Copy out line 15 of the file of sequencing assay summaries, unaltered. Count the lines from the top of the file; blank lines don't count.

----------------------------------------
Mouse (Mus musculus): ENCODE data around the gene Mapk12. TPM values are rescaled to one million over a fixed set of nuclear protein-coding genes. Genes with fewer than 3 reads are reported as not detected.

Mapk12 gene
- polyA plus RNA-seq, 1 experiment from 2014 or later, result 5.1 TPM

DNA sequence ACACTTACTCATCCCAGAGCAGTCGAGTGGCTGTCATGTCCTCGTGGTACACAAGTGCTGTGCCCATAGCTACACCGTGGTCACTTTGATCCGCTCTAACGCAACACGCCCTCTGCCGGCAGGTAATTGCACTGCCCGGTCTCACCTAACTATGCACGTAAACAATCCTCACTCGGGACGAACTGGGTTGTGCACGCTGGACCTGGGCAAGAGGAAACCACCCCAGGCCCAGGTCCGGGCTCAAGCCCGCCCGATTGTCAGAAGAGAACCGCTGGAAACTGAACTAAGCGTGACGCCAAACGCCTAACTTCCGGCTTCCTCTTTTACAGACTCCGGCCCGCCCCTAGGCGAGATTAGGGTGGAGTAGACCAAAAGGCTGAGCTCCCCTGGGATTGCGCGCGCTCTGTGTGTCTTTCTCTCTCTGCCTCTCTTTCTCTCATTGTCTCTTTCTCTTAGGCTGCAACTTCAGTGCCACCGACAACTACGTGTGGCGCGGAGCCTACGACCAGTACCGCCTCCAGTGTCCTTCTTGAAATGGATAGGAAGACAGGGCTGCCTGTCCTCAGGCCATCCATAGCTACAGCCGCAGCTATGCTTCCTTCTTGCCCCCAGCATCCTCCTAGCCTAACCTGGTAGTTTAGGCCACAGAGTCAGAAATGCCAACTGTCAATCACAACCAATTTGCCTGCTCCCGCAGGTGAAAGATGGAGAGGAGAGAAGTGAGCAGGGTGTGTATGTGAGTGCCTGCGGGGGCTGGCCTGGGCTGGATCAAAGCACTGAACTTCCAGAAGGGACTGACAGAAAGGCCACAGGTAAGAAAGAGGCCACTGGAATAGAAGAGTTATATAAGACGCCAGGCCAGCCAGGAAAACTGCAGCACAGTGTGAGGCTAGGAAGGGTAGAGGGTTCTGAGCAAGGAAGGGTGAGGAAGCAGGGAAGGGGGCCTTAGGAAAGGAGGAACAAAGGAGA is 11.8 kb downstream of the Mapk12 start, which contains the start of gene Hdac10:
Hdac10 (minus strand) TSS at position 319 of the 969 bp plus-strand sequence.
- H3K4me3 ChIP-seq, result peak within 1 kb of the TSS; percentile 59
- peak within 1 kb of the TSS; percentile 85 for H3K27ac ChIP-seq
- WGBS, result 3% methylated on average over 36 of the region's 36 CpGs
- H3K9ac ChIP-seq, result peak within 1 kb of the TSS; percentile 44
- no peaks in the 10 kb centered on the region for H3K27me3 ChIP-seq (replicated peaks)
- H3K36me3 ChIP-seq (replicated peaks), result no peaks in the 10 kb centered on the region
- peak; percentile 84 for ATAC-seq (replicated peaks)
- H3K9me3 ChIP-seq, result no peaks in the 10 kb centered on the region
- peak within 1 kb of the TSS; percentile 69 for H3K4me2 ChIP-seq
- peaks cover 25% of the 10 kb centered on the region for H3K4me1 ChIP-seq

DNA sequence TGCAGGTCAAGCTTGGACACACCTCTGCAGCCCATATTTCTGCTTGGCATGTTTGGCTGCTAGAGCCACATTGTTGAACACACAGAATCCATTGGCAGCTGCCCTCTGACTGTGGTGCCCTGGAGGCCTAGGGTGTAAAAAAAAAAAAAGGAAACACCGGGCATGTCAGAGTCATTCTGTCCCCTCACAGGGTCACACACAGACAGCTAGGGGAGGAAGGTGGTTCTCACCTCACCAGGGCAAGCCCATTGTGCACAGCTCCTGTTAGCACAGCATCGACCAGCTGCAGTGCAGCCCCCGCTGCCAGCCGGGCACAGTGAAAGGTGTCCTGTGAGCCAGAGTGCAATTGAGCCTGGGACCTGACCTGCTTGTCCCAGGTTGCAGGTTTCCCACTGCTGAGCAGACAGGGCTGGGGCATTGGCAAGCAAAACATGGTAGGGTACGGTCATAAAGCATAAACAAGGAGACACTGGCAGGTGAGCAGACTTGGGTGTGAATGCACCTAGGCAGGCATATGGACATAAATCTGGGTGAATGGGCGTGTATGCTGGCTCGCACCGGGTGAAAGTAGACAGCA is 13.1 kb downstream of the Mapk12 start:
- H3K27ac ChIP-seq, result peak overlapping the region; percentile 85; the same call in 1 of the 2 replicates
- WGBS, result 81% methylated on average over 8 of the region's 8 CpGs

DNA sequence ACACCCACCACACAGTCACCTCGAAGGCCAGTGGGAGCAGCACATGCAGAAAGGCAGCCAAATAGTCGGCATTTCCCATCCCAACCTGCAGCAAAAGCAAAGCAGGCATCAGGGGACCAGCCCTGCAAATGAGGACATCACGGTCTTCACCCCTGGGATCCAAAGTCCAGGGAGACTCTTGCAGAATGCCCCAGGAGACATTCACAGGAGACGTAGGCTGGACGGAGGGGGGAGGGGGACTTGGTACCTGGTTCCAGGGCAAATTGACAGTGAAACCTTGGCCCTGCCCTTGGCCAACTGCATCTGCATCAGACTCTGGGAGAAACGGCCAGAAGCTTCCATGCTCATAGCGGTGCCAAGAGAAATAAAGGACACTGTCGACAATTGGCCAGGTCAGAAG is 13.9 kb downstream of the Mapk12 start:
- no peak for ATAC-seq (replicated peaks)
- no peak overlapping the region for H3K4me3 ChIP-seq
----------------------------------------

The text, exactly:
- peaks cover 25% of the 10 kb centered on the region for H3K4me1 ChIP-seq